I just came across something called “the Overton window”, and realized it explains the struggles of 3D printing.
The Overton Window
The Overton window is a concept that attempts to explain why some things are considered normal and some not. Wikipedia defines it thusly:
“The Overton window is the range of policies politically acceptable to the mainstream population at a given time. It is also known as the window of discourse. The term is named after American policy analyst Joseph P. Overton, who stated that an idea’s political viability depends mainly on whether it falls within this range, rather than on politicians’ individual preferences. According to Overton, the window frames the range of policies that a politician can recommend without appearing too extreme to gain or keep public office given the climate of public opinion at that time.”
That sounds more like a political definition, so why would this have anything at all to do with 3D printing?
I believe it’s because the Overton window is in play in ANY topic or discipline. There are always concepts that are considered normal and accepted, and others that are “outrageous”.
How The Overton Window Works
Overton defined six “degrees of acceptance” of an idea:
As you can see, there is quite range of acceptance in these levels, and upon seeing them you can immediately think of concepts to fit into each. And those thoughts may not necessarily be traditionally political. They could be technical concepts as well.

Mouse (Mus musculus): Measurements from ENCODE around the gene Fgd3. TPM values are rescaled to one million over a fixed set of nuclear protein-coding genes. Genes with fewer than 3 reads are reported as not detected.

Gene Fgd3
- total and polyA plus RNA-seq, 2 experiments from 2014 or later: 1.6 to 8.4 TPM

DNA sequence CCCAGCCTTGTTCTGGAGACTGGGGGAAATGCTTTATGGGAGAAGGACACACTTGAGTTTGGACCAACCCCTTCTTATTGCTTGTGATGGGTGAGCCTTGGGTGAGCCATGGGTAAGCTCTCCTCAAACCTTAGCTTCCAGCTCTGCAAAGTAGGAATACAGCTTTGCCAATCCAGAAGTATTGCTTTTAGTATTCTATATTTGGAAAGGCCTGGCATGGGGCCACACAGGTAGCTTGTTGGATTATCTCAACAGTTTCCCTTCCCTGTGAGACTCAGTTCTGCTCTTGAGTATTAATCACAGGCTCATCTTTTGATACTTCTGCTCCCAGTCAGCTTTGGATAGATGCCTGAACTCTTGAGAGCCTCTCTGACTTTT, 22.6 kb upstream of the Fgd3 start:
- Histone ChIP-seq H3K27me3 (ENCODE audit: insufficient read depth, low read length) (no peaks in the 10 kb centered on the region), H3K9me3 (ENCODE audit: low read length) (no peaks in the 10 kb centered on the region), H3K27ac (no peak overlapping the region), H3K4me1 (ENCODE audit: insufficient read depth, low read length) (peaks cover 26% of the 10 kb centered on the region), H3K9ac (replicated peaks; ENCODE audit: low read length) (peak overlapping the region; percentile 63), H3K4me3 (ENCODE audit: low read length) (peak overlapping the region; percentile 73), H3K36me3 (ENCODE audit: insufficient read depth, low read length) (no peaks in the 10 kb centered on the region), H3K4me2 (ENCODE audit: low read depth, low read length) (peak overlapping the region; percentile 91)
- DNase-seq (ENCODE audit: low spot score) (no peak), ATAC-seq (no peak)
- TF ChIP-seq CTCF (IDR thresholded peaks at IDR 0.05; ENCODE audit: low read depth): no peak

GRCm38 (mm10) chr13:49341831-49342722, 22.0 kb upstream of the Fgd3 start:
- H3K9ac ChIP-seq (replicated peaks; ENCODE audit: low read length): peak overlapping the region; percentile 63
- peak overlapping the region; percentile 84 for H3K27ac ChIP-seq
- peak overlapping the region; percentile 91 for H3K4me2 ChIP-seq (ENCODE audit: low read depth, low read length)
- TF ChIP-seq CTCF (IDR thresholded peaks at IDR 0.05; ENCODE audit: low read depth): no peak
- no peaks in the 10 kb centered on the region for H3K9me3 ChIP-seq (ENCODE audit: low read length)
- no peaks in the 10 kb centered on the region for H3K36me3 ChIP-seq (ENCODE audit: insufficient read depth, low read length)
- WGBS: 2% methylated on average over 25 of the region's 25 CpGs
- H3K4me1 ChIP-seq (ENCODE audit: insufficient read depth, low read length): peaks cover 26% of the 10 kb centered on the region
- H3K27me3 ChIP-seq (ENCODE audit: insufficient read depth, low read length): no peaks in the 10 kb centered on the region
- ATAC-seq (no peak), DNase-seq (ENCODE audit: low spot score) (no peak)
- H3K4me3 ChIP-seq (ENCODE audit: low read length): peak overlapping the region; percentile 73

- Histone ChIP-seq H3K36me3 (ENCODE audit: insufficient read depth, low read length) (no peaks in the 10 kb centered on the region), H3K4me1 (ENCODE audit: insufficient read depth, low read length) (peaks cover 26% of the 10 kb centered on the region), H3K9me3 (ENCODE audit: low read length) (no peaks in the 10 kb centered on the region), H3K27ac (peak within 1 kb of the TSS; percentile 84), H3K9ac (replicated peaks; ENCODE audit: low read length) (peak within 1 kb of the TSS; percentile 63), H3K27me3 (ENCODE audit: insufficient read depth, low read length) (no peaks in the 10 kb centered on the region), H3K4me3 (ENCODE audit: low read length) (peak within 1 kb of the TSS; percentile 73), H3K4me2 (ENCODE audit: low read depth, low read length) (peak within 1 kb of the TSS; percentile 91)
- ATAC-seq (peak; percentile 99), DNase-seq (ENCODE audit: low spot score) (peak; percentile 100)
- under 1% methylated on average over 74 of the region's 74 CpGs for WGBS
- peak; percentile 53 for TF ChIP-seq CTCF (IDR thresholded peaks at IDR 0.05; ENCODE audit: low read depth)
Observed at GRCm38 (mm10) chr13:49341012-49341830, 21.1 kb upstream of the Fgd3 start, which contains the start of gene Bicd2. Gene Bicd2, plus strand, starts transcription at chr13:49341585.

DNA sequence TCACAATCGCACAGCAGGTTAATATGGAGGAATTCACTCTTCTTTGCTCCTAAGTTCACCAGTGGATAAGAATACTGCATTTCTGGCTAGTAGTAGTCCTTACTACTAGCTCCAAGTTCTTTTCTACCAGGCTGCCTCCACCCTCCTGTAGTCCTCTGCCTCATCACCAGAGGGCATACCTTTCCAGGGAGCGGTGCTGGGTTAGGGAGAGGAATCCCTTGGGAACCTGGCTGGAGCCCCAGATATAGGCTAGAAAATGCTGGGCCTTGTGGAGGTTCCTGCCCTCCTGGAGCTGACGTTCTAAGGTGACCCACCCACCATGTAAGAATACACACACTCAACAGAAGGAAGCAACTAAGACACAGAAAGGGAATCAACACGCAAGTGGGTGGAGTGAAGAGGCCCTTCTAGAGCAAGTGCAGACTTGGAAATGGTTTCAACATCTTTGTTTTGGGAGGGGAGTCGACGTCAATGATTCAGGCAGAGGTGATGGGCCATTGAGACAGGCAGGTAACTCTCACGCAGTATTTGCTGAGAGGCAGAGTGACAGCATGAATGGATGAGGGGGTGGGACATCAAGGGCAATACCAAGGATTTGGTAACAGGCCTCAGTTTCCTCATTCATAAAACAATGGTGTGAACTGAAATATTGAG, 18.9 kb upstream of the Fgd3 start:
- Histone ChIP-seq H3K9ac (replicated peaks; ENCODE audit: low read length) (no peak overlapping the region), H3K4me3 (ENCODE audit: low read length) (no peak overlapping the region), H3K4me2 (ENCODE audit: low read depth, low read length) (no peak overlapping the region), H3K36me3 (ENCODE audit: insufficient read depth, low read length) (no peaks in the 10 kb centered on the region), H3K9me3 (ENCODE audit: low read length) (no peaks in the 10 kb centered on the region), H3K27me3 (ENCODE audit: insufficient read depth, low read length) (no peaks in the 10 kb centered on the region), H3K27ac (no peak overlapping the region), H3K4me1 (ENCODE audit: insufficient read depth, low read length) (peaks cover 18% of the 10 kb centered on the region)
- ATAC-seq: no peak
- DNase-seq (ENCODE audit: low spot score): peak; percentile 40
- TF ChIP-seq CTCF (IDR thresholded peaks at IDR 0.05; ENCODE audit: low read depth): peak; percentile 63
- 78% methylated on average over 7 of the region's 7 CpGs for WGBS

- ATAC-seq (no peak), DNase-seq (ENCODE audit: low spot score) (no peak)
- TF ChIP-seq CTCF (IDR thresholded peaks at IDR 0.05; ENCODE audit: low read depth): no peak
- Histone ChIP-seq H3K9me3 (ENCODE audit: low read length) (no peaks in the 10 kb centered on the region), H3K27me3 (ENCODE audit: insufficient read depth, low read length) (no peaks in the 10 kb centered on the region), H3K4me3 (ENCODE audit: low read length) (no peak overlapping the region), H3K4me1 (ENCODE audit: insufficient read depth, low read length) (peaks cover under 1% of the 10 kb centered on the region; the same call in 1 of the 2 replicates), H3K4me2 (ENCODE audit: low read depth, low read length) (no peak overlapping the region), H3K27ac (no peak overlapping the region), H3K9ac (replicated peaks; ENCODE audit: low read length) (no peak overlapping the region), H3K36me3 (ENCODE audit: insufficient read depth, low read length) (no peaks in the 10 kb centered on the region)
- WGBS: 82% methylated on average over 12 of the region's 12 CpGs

Overton’s “window” is a scale through which a political idea may be placed:
This window concept also makes a great deal of sense. While for an individual a particular idea might land in a specific category, the aggregation of all those placements would cluster in the way Overton suggests.
3D Printing and the Overton Window
For 3D printing I believe this scale is highly relevant: when a business is faced with a proposal to use 3D printing, the answer is always one of the six categories.
At the beginning decades ago all 3D printing concepts fell into the “Unthinkable” category.
But now that’s changed.
In some companies additive manufacturing is “Policy”. In others they are merely “Sensible”. And, unfortunately, for many they are still “Unthinkable”.
The game for 3D printer manufacturers is clearly to identify those prospects that land in the “Acceptable” or “Sensible” categories and then convince them to move towards Policy.
This rating system can also be applied to sentiment towards 3D printing processes. I’ll give it a try here by guessing where the majority of the 3D printing community might rank some 3D printing processes for business use:
- Unthinkable — Volumetric
- Radical — AI controlled loop
- Acceptable — WAAM
- Sensible — Bioprinting
- Popular — DMLS
- Policy — FFF, SLA, SLS
A new 3D printing process would have to scale the Overton categories, one-by-one, to succeed in the market.
That’s extraordinarily difficult at the “Unthinkable” end of the spectrum, but would get easier as you move forward. A 3D printing process that’s popular would have significant visibility and thus many might be persuaded by actual demonstration to move it to Policy.
On the other hand, “Unthinkable” 3D printing processes would routinely be dismissed out of hand because their advantages and disadvantages might not be understood. New processes are often radically different from what people currently understand, and that can limit their perspective.
The Overton window is likely one of the several reasons why 3D print technology has taken so long to gain popularity in industry. It has to travel from Unthinkable all the way to Policy.
The next time you see a 3D print technology that you believe is unthinkable, take a pause and consider what you’re thinking. You might be wrong.